The day arrives of the autumn fair, And torrents fall, Though sheep in throngs are gathered there, Ten thousand all, Sodden, with hurdles round them reared: And, lot by lot, the pens are cleared, And the auctioneer wrings out his beard, And wipes his book, bedrenched and smeared, And takes the rain from his face with the edge of his hand, As torrents fall. The wool of the ewes is like a sponge With the daylong rain: Jammed tight, to turn, or lie, or lunge, They strive in vain. Their horns are soft as finger-nails, Their shepherds reek against the rails, The tied dogs soak with tucked-in tails, The buyers' hat-brims fill like pails, Which spill small cascades when they shift their stand In the daylong rain. POSTSCRIPT Time has trailed lengthily since met At Pummery Fair Those panting thousands in their wet And woolly wear: And every flock long since has bled, And all the dripping buyers have sped, And the hoarse auctioneer is dead, Who "Going -- going!" so often said, As he consigned to doom each meek, mewed band At Pummery Fair.
Five Winter Songs
Song Cycle by Nicholas Marshall (b. 1942)
?. A sheep fair  [sung text not yet checked]
- by Thomas Hardy (1840 - 1928), "A sheep fair", appears in Human Shows, Far Phantasies, Songs, and Trifles, first published 1925 [author's text checked 1 time against a primary source]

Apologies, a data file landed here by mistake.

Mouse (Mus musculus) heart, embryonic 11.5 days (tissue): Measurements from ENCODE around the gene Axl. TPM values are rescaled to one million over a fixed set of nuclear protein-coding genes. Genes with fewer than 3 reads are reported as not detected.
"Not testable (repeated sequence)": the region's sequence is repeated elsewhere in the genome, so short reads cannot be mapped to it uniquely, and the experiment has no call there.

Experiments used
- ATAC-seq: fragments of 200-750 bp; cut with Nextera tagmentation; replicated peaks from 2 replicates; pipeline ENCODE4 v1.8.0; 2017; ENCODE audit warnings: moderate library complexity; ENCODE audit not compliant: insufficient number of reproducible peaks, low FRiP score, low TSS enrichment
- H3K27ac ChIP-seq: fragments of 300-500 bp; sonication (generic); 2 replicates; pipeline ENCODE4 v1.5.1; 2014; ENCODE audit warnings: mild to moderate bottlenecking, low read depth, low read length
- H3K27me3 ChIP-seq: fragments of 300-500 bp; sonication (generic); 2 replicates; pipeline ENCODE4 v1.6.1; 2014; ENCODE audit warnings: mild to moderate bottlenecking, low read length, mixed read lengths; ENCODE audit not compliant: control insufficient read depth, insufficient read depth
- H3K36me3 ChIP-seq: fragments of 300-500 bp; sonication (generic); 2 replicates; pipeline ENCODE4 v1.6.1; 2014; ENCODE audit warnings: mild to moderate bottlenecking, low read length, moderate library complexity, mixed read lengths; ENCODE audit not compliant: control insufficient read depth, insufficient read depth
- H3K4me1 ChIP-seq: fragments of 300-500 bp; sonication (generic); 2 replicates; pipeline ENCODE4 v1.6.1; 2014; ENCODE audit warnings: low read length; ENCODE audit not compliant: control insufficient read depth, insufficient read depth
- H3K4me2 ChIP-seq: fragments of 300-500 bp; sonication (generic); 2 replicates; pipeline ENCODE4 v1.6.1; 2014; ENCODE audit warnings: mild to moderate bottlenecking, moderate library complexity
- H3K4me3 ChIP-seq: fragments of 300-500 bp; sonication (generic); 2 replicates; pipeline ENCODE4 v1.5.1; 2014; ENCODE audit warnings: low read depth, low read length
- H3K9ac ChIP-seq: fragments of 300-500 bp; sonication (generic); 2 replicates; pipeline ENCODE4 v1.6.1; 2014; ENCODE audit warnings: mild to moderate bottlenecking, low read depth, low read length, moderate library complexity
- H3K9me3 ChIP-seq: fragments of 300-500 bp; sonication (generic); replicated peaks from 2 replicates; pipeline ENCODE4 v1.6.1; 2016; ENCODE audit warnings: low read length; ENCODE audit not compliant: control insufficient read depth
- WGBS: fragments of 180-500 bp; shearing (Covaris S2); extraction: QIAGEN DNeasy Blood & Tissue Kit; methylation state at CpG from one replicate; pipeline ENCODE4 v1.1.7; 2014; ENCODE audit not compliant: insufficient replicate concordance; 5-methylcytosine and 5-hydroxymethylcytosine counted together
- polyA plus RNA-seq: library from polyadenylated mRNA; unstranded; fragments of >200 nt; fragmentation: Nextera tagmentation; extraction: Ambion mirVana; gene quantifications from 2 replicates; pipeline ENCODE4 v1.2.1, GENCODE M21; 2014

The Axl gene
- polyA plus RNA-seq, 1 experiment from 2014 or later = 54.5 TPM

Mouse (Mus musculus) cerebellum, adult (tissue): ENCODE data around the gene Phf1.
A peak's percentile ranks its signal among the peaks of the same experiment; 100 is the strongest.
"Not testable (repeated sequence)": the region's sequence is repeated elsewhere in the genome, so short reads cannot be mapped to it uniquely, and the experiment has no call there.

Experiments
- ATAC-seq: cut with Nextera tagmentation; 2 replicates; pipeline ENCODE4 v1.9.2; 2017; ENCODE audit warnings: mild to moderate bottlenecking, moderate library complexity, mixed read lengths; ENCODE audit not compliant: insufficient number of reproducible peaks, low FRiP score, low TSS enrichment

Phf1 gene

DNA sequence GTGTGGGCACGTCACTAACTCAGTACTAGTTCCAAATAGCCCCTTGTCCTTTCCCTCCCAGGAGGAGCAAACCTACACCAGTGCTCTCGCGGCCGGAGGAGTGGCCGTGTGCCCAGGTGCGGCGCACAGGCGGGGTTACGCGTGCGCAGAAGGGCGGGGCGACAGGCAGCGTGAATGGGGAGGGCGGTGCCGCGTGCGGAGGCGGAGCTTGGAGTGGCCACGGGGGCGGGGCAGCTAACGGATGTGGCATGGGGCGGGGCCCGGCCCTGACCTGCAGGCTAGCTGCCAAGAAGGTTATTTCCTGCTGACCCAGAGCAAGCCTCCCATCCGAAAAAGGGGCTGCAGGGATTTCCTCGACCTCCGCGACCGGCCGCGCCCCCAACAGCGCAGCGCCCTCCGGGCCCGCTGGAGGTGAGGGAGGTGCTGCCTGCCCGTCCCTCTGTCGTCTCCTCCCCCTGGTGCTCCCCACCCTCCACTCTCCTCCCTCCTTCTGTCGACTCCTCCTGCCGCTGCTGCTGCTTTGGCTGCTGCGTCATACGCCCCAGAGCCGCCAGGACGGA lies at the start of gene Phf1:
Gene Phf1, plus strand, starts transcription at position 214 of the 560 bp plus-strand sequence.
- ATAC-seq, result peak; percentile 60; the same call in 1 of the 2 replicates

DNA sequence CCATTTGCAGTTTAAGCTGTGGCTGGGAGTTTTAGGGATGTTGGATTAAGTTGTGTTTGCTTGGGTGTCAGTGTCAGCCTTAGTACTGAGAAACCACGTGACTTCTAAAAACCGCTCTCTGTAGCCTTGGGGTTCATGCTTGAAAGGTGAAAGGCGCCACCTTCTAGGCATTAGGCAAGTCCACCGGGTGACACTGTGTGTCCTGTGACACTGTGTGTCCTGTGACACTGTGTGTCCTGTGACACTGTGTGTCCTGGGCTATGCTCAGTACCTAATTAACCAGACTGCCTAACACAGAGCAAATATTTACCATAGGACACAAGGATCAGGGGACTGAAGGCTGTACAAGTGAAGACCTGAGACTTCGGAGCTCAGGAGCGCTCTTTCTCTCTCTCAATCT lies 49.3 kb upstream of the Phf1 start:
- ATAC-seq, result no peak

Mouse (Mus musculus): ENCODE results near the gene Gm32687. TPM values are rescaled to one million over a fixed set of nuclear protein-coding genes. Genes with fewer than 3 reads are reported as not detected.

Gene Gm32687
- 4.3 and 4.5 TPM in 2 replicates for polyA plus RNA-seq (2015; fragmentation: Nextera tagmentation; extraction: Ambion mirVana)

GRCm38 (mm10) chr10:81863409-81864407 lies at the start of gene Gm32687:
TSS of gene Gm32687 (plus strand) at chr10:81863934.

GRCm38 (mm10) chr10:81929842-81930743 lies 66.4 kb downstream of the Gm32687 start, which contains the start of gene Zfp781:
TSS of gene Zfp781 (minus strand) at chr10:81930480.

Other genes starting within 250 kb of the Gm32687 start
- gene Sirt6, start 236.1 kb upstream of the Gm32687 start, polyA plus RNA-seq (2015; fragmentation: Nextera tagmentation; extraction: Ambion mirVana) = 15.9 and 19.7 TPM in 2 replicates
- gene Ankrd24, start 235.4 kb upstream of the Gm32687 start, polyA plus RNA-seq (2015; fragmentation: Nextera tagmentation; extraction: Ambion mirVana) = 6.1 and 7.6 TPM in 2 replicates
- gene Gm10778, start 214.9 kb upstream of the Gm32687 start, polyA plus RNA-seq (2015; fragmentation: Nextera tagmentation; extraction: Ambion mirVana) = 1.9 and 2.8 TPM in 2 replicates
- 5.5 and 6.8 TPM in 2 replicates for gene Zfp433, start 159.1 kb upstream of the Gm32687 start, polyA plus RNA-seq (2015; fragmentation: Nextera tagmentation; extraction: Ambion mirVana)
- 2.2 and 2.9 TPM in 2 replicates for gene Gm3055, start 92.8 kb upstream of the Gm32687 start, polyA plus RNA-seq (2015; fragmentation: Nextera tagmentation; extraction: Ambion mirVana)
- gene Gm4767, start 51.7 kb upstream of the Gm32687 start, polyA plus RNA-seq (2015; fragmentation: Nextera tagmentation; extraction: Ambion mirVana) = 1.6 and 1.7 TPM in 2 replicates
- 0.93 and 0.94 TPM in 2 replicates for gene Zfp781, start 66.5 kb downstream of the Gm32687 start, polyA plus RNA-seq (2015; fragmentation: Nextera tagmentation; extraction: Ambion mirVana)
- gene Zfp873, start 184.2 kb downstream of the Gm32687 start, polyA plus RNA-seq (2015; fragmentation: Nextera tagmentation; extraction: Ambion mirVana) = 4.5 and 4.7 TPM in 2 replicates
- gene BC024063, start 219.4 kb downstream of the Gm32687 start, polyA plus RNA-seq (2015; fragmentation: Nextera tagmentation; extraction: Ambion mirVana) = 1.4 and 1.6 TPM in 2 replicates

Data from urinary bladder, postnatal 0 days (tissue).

?. The cat and the moon  [sung text not yet checked]
The cat went here and there And the moon spun round like a top, And the nearest kin of the moon The creeping cat looked up. Black Minnaloushe stared at the moon, For wander and wail as he would The pure cold light in the sky Troubled his animal blood. Minnaloushe runs in the grass, Lifting his delicate feet. Do you dance, Minnaloushe, do you dance? When two close kindred meet What better than call a dance? Maybe the moon may learn, Tired of that courtly fashion, A new dance turn. Minnaloushe creeps through the grass From moonlit place to place, The sacred moon overhead Has taken a new phase. Does Minnaloushe know that his pupils Will pass from change to change, And that from round to crescent, From crescent to round they range? Minnaloushe creeps through the grass Alone, important and wise, And lifts to the changing moon His changing eyes.
- by William Butler Yeats (1865 - 1939), "The cat and the moon", appears in Nine Poems, appears in The Wild Swans at Coole, first published 1918 [author's text checked 2 times against a primary source]
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Available translations, adaptations or excerpts, and transliterations (if applicable):
- FRE French (Français) (Pierre Mathé) , "Le chat et la lune", copyright © 2015, (re)printed on this website with kind permission
Confirmed with W. B. Yeats, Later Poems, Macmillan and Co., London, 1926, page 310.
Researcher for this text: Emily Ezust [Administrator]